Nuns march through Seoul against human trafficking

Religious women launch campaign to put an end to eight forms of modern slavery
Nuns march through Seoul against human trafficking

Some 50 nuns march through downtown Seoul informing people about human trafficking. (Photo by The Catholic Times of Korea)

South Korea
September 22, 2017
Religious women in Korea are campaigning against human trafficking and marched through central Seoul to raise awareness about the issue among the public.

The Talitha Kum Committee — part of the Association of Major Superiors of Religious Women — launched their campaign 'Let's make a world without human trafficking together' on Sept. 15.

As part of that, some 50 nuns of the committee marched through downtown Seoul distributing leaflets showing the seriousness human trafficking situation in Korea. They also held pickets with messages such as 'No human trafficking,' 'People cannot be sold' and 'Human trafficking is modern slavery.'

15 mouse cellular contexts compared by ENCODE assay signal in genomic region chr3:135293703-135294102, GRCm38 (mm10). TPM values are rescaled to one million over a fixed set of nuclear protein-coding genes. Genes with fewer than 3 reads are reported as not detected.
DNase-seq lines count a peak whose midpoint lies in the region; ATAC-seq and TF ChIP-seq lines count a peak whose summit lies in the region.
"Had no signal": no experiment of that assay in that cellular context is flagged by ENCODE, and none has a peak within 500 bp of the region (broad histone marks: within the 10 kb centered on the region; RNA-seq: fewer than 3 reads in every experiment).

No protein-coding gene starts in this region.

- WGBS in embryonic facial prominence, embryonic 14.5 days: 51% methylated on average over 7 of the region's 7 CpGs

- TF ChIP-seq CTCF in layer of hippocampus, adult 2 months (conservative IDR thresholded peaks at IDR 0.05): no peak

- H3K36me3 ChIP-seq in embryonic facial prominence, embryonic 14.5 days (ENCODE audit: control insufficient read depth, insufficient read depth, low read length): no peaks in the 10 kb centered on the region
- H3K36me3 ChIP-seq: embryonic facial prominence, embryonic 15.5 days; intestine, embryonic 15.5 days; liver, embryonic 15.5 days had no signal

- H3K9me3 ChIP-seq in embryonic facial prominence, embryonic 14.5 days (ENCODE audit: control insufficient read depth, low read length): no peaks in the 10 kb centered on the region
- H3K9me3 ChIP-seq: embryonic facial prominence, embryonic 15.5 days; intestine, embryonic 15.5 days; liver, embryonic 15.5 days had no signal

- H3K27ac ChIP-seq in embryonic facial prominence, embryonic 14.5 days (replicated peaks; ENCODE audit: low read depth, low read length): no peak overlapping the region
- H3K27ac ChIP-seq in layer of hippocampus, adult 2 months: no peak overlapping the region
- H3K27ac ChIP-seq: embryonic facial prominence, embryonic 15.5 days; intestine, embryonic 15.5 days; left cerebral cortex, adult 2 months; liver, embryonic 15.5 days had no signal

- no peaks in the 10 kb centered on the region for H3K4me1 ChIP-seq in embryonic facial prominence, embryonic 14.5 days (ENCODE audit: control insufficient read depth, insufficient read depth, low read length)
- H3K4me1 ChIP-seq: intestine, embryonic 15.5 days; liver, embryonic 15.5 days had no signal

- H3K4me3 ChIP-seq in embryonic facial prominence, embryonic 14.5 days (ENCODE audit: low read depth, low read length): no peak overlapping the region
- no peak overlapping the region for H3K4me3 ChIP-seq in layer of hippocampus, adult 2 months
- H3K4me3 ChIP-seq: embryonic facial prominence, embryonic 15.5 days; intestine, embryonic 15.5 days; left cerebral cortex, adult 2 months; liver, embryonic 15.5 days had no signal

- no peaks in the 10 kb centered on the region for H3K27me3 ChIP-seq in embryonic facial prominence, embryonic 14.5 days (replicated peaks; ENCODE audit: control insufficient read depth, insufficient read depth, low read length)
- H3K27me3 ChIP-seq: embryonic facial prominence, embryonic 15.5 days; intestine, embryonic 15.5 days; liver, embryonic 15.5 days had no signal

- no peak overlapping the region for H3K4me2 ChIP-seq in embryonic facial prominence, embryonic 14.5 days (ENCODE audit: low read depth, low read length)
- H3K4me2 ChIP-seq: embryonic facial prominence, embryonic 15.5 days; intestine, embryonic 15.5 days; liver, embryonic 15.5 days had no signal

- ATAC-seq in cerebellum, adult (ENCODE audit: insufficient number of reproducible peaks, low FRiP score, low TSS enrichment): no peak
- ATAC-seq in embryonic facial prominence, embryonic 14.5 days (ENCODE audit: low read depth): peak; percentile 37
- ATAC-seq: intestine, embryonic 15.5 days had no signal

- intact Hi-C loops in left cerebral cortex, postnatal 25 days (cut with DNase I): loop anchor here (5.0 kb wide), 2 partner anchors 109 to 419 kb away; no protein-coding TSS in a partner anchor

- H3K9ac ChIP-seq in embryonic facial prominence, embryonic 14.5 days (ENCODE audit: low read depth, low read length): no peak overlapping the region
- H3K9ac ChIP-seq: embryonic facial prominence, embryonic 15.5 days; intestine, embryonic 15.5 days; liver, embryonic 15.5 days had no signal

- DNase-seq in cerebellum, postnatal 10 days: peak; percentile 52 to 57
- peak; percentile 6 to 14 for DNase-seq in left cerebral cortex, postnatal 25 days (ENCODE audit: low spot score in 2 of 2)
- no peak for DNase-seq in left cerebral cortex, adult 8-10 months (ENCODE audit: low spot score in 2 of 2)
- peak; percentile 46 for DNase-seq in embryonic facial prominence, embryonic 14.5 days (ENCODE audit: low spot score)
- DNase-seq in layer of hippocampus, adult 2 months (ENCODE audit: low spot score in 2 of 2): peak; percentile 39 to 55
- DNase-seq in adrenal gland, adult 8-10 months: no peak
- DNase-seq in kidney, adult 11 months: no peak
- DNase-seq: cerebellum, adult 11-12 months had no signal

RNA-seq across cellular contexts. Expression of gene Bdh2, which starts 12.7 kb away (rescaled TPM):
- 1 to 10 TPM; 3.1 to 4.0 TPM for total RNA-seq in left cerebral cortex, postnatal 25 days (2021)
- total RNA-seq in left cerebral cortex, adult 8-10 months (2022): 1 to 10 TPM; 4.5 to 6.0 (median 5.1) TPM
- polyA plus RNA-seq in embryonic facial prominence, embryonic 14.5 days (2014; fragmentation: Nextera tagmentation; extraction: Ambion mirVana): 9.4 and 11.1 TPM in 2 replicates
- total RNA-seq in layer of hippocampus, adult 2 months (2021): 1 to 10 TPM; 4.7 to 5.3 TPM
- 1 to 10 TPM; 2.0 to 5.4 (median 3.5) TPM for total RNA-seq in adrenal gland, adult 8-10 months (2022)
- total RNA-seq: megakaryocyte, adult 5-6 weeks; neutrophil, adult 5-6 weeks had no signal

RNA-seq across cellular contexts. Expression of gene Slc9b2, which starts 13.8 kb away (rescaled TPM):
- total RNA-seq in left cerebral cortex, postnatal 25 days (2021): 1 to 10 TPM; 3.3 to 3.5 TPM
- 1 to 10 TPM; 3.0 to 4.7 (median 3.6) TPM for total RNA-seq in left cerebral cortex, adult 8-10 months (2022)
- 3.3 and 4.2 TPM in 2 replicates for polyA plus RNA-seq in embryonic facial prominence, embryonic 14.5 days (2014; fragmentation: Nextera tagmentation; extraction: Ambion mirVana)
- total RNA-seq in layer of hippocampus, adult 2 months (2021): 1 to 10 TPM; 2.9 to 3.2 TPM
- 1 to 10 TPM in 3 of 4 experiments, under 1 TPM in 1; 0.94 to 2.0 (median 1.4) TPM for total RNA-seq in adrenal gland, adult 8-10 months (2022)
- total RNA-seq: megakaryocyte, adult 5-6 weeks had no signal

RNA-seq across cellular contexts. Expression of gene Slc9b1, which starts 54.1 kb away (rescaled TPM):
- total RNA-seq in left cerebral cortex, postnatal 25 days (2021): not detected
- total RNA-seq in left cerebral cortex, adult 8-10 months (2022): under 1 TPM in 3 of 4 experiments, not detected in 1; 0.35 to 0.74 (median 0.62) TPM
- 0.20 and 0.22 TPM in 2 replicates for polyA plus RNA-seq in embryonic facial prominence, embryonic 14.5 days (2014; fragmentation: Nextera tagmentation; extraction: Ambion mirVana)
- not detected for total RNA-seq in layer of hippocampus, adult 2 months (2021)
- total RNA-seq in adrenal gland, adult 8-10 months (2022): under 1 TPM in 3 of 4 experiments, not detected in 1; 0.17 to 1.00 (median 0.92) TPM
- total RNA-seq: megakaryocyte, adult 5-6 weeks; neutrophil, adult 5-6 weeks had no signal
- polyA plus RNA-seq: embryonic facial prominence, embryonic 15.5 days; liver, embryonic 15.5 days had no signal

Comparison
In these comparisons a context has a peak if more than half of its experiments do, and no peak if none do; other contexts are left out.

The committee is focusing on eight forms of human trafficking including migrants being used as forced labor, forced international marriage, foreign prostitutes working in clubs or massage parlors, illegal organ extraction and the trafficking of North Korean women in China.

The committee says it will campaign on a regular basis and will keep praying for human trafficking victims.

Talitha Kum is an international network of Religious women fighting against human trafficking. The International Union of Superiors-General formed the network in September 2009. Currently, some 600 Religious and lay people in 70 countries have joined the network. In South Korea, the Talitha Kum Committee was formed in November 2013.

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